53

Yes, but you still don't understand the climate do you?

By Earthtide (not verified) on 05 May 2009 #permalink

Neil C,

Thank you for providing those three examples. It is clear that you
have thought carefully about this. I offer my rebuttals below.

(1) CO2 follows T rather than the converse. This argument has been
refuted any number of times. Plimer is right that in the historical
record CO2 increases have followed temperature increases, by around
800 years. Every climate scientist knows this. And the reason you give
is correct. If you increase the temperature of the earth system by
some means (e.g., the earth's orbital cycles), then the CO2 goes
up. HOWEVER, this says absolutely nothing about what would happen if
you suddenly increased CO2 directly, which is what is happening now.
Science tells us what happens: the temperature goes up.

So, CO2 lags
temperature if something else is causing the temperature increase (and
it then results in a much larger temperature change than would otherwise
have occurred). CO2 leads temperature if the CO2 is the thing that is
forcing the temperature change.

This is a fairly subtle thing to appreciate, and if you
haven't thought it through it is understandable to think the
argument has merit. However, for Plimer to promulugate this is
inexcusable.

(2) The earth has been in ice ages, even recent ones, at times when
atmospheric CO2 was much higher than today.
This is outside my area of
expertise (I am but a humble 17th century Dutch explorer :-)), but the
Antarctic ice cores show that there have been many ice ages over the past
800,000 years, and during that period the CO2 has never been higher than it is
today. Plimer's Fig 24 shows CO2 levels back to 600 million years ago,
but neglects to show the huge uncertainty in these values. I note that
the Ordovician ice age (about 450 million years ago) may have resulted
from a dramatic drop in CO2 levels precipitated by the rise of the
Appalachian Mountains (see the work by Matthew Saltzman).

I am sure that someone else reading this blog can provide a better
explanation of this point.

In any case, whatever the history associated with CO2 and ice, the
fact remains that if you suddenly increase CO2 in the atmosphere, it
will inevitably lead to a temperature rise. Adding CO2 is like putting
on an overcoat in winter: you warm up. The physics is clear.

(3) Human induced CO2 emissions are a very small part of earth's
surface carbon budget: shouldn't you be offering the evidence that
climate change is due largely to a single human induced emission?
This
is precisly what the climate models do. They try to explain the
observed warming trend through all the known causative factors. If
human CO2 is included, the models match observations (averaged over
decadal timescales, not the few years that Plimer uses) rather
well. If human CO2 is excluded, the models fail dramatically. Now
Plimer says that the models are useless, which allows him to propose
any number of crazy ideas (all of which are taken from contrarian blogs, or papers in Energy and Environment) without any onus to provide even the
slightest evidence that they are sufficient in magnitude.

I hope that this has given you some food for thought.

By Dirk Hartog (not verified) on 05 May 2009 #permalink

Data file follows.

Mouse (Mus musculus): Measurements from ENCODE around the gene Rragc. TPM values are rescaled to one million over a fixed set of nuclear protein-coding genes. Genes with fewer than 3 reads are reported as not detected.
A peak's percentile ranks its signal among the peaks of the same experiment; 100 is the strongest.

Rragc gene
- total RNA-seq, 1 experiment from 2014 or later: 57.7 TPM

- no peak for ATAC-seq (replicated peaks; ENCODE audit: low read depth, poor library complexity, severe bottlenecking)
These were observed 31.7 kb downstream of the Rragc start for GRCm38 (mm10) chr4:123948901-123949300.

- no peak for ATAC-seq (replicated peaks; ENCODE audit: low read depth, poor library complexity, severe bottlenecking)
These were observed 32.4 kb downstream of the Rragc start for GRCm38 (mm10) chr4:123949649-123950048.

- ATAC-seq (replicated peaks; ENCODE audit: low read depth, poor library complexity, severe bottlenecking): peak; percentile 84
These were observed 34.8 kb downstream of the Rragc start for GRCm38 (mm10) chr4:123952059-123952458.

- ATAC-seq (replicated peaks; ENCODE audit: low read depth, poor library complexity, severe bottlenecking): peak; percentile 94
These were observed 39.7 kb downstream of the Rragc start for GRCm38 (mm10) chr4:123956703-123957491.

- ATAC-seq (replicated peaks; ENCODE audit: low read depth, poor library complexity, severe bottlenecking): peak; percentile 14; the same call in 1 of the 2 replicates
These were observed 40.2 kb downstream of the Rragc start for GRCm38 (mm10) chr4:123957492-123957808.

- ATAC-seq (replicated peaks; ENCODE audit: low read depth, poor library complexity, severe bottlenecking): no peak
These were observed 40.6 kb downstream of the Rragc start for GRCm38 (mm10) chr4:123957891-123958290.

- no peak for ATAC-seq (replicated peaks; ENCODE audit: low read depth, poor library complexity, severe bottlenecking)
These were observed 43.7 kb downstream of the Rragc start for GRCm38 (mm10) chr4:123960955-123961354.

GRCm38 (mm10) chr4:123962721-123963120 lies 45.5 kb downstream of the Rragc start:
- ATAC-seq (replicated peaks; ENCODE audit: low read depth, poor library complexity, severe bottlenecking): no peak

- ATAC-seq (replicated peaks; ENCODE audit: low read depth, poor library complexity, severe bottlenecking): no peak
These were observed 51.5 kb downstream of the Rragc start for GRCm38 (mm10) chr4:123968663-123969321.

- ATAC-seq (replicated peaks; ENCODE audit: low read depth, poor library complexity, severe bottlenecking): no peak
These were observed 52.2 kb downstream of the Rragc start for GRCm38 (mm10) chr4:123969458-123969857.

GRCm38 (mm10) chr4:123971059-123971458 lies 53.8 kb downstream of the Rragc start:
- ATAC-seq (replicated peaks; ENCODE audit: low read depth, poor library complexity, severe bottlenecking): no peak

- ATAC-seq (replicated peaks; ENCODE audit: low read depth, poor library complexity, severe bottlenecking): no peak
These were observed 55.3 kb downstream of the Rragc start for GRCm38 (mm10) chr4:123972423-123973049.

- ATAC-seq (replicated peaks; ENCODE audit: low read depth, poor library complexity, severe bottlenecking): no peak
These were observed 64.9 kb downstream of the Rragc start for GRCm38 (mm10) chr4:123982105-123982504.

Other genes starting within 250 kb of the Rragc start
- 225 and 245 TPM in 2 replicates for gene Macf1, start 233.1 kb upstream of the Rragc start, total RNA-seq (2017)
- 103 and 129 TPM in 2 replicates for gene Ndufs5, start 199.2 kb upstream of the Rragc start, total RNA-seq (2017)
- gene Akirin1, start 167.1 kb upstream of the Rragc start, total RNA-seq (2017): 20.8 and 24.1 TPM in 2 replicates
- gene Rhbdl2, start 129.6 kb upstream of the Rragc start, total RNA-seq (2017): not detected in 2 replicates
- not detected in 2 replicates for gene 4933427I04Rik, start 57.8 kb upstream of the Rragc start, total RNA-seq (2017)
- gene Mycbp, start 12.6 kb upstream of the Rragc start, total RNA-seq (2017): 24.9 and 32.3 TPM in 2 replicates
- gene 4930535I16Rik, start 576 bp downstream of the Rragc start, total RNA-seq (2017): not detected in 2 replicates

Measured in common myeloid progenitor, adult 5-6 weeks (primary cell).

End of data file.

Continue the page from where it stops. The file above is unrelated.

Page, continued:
Since neither side understands the climate, no one has a leg to stand on. The end result is Plimer. Until we understand the climate in all complexity, he will always be there....

Each side of the debate is covered in slime

By Earthtide (not verified) on 05 May 2009 #permalink

55

Thats some nice slime ya got goin there!

By Earthtide (not verified) on 05 May 2009 #permalink

Earthtide

You have not got anything substantive to contribute.

You may learn something by just reading, watching and learning.

Save the planet, boycott the Australian.

Ok, I'll feed the troll. Earthtide - Just because you don't understand how the climate works doesn't mean that others don't (argument from ignorance and probably incredulity as well). This doesn't mean that all processes/mechanisms/interactions/feedbacks are understood at present, but this isn't what you are saying.

Slime? Projection much?

Greg, I pointed out that you didn't say what you wanted to say, and you accused me of stupidity. Just think about what your profession is, for god's sake: You're a journalist. It's a pretty bad thing for a journalist not to be able to be able to say what they mean. Second, I asked you for some evidence that the Oz doesn't publish a higher proportion of so-called sceptical pieces, compared to other papers with pretensions of quality. You reply with assertion and bluster, not evidence. Now some people around here know a thing or two about serious research: we know that saying something doesn't make it so. We know about evidence. So put up or shut up.

Re Continental Drift: From "The New Pictorial Atlas of the World" (Odhams Press, 1930s sometime)

"continental drift: A theory that the continents are not fixed but are slowly drifting, generally in a westwards direction; the continents consist of less dense rocks which slide over denser rocks forming the beds of the oceans...

...The chief evidence in favour of the theory is that South America fits into Africa, and that there is a correspondence between the rocks, fossils and some existing animal and vegetable forms of the two continents. There is also a resemblance between Greenland and Norway. It is further claimed for the theory that it explains the existence of the isolated but distinctly continental island of Madagasgar, and the existence of coalfields within the Arctic circle.